Our Earth Day celebration of the Seed’s 40th birthday is just around the corner. In fact, it’s occupying most of my mental real estate at the moment. It’s an event that involves a number of lists, from which several of us are dutifully checking off items. This week I started a piece of art for the silent auction and I’m looking forward to seeing how that all unfolds. We’ve come up with a design for the mural on the 40th Street playground wall and our very cool 40th anniversary t-shirts are ordered. I’ve sent out emails and hard copies of a letter I wrote about the event, describing our brick campaign for the new sign, and suggesting ways for people to support the Seed. Our speakers are lined up and the sign-up sheets are posted. Yes, and it even included a typo on my email address (it’s firstname.lastname@example.org, in case you’re interested). I have a pile of old yearbooks to look up previous staff members to invite. Each day I expand the circle of people who have been a part of the Seed’s history in some way and gather up the courage to ask them for help.
This has been an interesting exercise for me. Over the years I’ve always been eager to help out, to donate to my niece and nephew’s missionary trips, buy the Girl Scout cookies, support Eagle Scout projects, and contribute to various community efforts of Seed graduates. I’m comfortable with this role. Asking for the help of others, not so much. I don’t want to offend anyone or feel like I’ve crossed a boundary. I’ve had to remind myself that the worst that could happen is someone will say no.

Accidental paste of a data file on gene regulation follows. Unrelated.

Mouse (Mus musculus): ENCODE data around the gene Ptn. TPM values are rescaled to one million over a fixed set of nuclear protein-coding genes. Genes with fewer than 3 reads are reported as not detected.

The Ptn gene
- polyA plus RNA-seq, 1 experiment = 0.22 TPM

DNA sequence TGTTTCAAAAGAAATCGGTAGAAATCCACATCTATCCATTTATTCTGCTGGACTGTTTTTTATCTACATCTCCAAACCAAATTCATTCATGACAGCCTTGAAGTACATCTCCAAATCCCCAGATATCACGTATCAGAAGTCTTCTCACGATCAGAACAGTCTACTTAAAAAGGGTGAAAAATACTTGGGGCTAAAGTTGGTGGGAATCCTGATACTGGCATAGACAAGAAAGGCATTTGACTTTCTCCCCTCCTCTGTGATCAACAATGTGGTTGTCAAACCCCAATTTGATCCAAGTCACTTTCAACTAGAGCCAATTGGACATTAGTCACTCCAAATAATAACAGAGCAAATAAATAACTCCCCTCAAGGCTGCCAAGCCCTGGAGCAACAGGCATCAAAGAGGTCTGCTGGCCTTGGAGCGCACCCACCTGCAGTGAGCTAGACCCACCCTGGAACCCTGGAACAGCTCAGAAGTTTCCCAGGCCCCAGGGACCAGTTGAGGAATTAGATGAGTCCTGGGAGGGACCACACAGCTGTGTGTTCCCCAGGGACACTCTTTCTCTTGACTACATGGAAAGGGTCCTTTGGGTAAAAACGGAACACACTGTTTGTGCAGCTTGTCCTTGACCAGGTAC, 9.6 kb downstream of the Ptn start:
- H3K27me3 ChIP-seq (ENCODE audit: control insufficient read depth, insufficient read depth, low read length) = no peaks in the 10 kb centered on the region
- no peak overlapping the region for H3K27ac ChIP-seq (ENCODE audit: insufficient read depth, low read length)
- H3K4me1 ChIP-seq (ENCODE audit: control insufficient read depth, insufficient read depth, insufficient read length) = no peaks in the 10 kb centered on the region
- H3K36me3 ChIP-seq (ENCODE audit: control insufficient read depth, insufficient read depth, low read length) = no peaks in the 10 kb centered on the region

What allows me to step into the asking is remembering that it’s not for me; it’s for the Seed. It’s for the generations of children who aren’t even born yet, who someday will be Seeds. It’s for the parents who want to be a part of something that will not only help their own families, but the entire planet by cultivating compassionate leaders and innovative thinkers.
As this process of asking is unfolding, we’ve already received several donations and congratulatory responses from families, friends, and alums. The one I received this morning says it all:
“Thank you for the care and education of our grandchildren. They are fortunate to be part of the Awakening Seed family. The children have learned to protect the environment, be kind to others, accept diversity, and be curious about the world around them. You should be proud that the Seed has successfully prepared so many children for life beyond school.”
With this kind of appreciation for the work we do, I’m willing to step outside of my comfort zone to do a bit of asking.